Secret speed cameras: are they really the answer to slower roads?
A motorcyclist recently discovered that a Humberside Police officer carrying out speed enforcement had disguised his presence in a tractor and a horse box! The officer was caught out along the B1253 on the North Bank.
This "undercover" practice on rural roads has caused uproar locally.
This practice appears to run contrary to Association of Chief Police Officers (ACPO) guidelines that speed cameras should be clearly visible to the public. Humberside Police maintains that this device will only target motorists travelling at over 100mph, allowing officers to depart from the ACPO guidelines.
Indeed Humberside Police and Crime Commissioner, Mathew Grove, told the Town and Parish Liaison Committee that "I would like to see cameras hidden in trees and bushes that are triggered if they [drivers] are [driving at] twice the limit. As it is they know where the cameras are. As a hobby they [drivers] drive dangerously." The issue here is one of trust and confidence in the enforcement process. The police need motorists to support and 'buy in' to what they are trying to do, which is to improve safety. This 'buy in' can only be achieved if motorists trust that the police are being fair and even handed. It is much harder for the police to win the trust and confidence of motorists if they behave in such a way.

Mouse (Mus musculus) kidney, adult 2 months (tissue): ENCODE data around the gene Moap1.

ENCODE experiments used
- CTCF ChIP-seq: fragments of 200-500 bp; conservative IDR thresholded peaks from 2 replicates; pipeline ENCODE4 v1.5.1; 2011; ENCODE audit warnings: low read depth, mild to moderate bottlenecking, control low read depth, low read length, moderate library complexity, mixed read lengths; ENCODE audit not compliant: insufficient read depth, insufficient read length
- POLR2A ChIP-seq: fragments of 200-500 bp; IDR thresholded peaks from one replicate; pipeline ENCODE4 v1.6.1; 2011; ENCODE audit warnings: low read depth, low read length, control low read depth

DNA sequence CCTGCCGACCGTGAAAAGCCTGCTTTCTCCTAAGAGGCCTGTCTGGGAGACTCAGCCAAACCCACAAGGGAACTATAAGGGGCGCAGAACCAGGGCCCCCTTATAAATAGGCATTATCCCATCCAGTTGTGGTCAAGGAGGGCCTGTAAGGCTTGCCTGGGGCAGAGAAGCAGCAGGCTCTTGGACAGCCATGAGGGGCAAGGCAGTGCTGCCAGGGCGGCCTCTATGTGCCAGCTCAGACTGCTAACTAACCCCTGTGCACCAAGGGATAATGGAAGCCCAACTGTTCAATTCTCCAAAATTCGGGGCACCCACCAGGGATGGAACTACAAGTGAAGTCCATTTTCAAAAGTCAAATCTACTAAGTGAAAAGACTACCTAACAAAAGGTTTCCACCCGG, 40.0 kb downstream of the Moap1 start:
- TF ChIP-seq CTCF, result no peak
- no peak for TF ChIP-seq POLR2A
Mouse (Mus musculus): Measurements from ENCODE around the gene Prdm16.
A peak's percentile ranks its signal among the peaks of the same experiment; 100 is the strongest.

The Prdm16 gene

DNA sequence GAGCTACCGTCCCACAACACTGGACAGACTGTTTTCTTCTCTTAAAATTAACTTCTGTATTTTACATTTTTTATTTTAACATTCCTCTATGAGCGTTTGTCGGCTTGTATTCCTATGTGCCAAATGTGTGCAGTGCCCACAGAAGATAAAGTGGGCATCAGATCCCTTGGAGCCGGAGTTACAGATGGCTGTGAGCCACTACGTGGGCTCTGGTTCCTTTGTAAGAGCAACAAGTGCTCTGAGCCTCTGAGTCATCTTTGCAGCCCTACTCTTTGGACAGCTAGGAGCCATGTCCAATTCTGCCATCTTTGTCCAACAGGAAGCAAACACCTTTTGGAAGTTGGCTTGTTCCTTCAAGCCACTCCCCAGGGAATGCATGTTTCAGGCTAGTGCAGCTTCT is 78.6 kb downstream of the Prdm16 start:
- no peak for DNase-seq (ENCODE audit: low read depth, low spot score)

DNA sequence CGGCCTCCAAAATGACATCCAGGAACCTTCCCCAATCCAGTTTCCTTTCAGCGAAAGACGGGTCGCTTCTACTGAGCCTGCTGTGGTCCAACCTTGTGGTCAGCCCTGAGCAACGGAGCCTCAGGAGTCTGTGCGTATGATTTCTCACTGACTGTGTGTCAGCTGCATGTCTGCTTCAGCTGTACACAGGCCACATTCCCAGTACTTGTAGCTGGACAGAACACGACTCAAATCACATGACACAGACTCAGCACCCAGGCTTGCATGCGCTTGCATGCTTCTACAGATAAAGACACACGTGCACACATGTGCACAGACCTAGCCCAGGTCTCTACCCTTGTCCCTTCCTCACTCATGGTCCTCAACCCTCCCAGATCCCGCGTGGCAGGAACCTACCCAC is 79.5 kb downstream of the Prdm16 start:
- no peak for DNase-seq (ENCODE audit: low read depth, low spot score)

It is often argued, correctly, that speed cameras do work. In which case why not make speed cameras highly visible and slow everyone down?